A group of horsy ladies of a certain age arrived as I sat watching a hunter class. “The chairs have been commandeered,” said one. “They’ve been commandeered. Comm-an-deered!” Their chat centred on the eventing world. They’d been to Blair last week, and didn’t like the way the British young riders all rode the water jump the same way. “They bounced in. They bounced. Think what that will do to their horses’ legs. The French didn’t ride it that way,” said another. Next weekend, they were off to Burghley. Today, they sat in the sun and tried to pick a winner from the small hunters.
We saw pony show jumping, stunt horses and riders and the hunt. After the hounds had galloped around the ring a few times, the commentator invited the watching children in to meet them. There is something very endearing about foxhounds; they are always waving their sterns and they always seem to have a delighted grin on their faces. So did most of the children, until they reluctantly had to leave their new friends and return to their parents.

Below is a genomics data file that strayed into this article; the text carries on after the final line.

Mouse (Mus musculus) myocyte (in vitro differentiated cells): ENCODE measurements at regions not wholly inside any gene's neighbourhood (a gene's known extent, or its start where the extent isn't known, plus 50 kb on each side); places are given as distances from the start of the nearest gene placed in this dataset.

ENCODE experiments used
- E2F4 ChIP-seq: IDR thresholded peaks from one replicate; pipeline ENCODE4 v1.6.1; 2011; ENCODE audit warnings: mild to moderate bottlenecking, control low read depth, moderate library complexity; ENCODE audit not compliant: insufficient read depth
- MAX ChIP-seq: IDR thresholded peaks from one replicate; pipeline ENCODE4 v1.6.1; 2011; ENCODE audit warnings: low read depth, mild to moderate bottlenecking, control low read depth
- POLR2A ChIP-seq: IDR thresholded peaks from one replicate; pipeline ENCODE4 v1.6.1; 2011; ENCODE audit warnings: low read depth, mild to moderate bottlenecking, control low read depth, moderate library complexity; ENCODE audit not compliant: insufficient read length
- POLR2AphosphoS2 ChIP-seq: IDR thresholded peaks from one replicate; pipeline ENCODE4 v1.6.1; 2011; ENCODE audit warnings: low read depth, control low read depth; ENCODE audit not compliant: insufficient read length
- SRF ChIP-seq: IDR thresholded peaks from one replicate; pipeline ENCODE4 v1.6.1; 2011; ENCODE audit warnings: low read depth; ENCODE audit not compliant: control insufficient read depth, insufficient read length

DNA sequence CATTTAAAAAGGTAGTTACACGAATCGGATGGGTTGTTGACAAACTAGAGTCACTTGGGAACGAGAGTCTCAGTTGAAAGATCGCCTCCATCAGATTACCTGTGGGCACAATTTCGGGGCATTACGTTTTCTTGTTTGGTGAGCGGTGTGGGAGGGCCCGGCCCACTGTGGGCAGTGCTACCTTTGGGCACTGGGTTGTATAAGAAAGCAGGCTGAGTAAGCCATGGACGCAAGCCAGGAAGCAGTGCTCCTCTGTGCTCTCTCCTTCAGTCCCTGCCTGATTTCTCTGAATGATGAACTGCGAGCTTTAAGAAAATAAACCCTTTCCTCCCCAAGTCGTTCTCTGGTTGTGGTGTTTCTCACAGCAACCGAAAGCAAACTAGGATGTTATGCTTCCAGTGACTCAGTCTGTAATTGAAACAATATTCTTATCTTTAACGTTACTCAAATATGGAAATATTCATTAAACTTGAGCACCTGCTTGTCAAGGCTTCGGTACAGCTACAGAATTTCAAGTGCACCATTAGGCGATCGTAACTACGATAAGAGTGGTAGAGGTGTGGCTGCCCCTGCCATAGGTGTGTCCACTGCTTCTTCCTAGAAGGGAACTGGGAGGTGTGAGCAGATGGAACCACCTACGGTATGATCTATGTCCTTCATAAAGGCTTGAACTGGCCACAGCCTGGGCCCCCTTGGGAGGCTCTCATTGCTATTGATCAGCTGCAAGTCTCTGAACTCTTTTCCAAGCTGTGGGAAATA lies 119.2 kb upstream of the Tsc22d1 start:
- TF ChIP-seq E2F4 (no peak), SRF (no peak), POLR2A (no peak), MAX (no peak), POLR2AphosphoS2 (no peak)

The show was, as always, a wonderful cross-section of humanity. Joules Girls in pearl earrings, farmers, hunting types, pensioners, families out for a day with the kids. And of course, there were more of those dreaded bargains to be had; and had they were. I really am suffering from a guilt trip now. Thankfully, the Joules stall wasn’t as tempting as the one at Thirlestane, but there were plenty more temptations to separate a gal and her money.
Unfortunately, the cattle, sheep and goats were missing this year but there was still something for just about everyone: local food, clothing, jewellery, paintings, crafts, fairground rides, tractors, trailers, cars and motorbikes, and of course, horses, horses, horses …